Neuroferritinopathy

Overview

Type of disease: Rare conditions

Neuroferritinopathy is a movement disorder caused by the gradual accumulation of iron in the basal ganglia of the brain. People with neuroferritinopathy have progressive problems with movement that begin at about age 40. These movement problems can include involuntary jerking motions (chorea), rhythmic shaking (tremor), difficulty coordinating movements (ataxia), or uncontrolled tensing of muscles (dystonia). Symptoms of the disorder may be more prominent on one side of the body. Affected individuals may also have difficulty swallowing (dysphagia) and speaking (dysarthria). Intelligence is generally unaffected, but some individuals develop a gradual decline in thinking and reasoning abilities (dementia). Personality changes such as reduced inhibitions and difficulty controlling emotions may also occur as the disorder progresses. Neuroferritinopathy is caused by mutations in the FTL gene. It is inherited in an autosomal dominant fashion.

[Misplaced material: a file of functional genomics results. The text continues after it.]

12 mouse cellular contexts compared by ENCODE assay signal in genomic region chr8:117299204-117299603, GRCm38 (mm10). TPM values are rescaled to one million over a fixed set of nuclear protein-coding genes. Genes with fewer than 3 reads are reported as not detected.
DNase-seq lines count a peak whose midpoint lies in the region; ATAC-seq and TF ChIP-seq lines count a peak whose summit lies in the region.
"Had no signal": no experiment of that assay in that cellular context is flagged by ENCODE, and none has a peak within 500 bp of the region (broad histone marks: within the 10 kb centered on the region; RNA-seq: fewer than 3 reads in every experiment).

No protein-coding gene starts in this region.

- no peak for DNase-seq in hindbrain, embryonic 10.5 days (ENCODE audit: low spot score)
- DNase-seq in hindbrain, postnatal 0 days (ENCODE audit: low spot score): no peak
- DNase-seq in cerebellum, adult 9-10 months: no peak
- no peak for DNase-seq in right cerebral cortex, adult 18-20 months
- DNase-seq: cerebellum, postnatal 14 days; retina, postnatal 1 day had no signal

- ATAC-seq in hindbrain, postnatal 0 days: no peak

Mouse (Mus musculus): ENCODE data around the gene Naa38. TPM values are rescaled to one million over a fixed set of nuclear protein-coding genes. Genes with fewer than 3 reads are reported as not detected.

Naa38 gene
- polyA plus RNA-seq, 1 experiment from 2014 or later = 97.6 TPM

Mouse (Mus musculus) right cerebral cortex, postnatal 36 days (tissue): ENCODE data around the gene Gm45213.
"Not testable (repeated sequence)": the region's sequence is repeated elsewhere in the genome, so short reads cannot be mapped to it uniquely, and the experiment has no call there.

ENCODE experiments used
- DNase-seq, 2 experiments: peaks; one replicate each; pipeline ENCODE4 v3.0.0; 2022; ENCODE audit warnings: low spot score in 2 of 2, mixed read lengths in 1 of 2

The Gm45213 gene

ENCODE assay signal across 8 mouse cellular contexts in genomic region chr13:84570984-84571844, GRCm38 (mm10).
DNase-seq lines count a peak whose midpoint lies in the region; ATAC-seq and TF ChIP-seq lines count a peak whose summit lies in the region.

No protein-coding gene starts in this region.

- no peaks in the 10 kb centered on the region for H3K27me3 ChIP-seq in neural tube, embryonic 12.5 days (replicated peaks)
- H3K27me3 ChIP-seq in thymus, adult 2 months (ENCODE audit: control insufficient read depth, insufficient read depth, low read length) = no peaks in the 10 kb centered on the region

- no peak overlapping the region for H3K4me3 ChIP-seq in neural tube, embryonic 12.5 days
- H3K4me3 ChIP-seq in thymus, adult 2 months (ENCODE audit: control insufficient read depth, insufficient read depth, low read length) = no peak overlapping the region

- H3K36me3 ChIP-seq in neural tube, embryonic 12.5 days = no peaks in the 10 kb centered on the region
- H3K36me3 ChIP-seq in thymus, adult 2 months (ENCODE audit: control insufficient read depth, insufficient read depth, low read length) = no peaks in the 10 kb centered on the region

Source: Genetic and Rare Diseases Information Center (GARD), supported by ORDR-NCATS and NHGRI.

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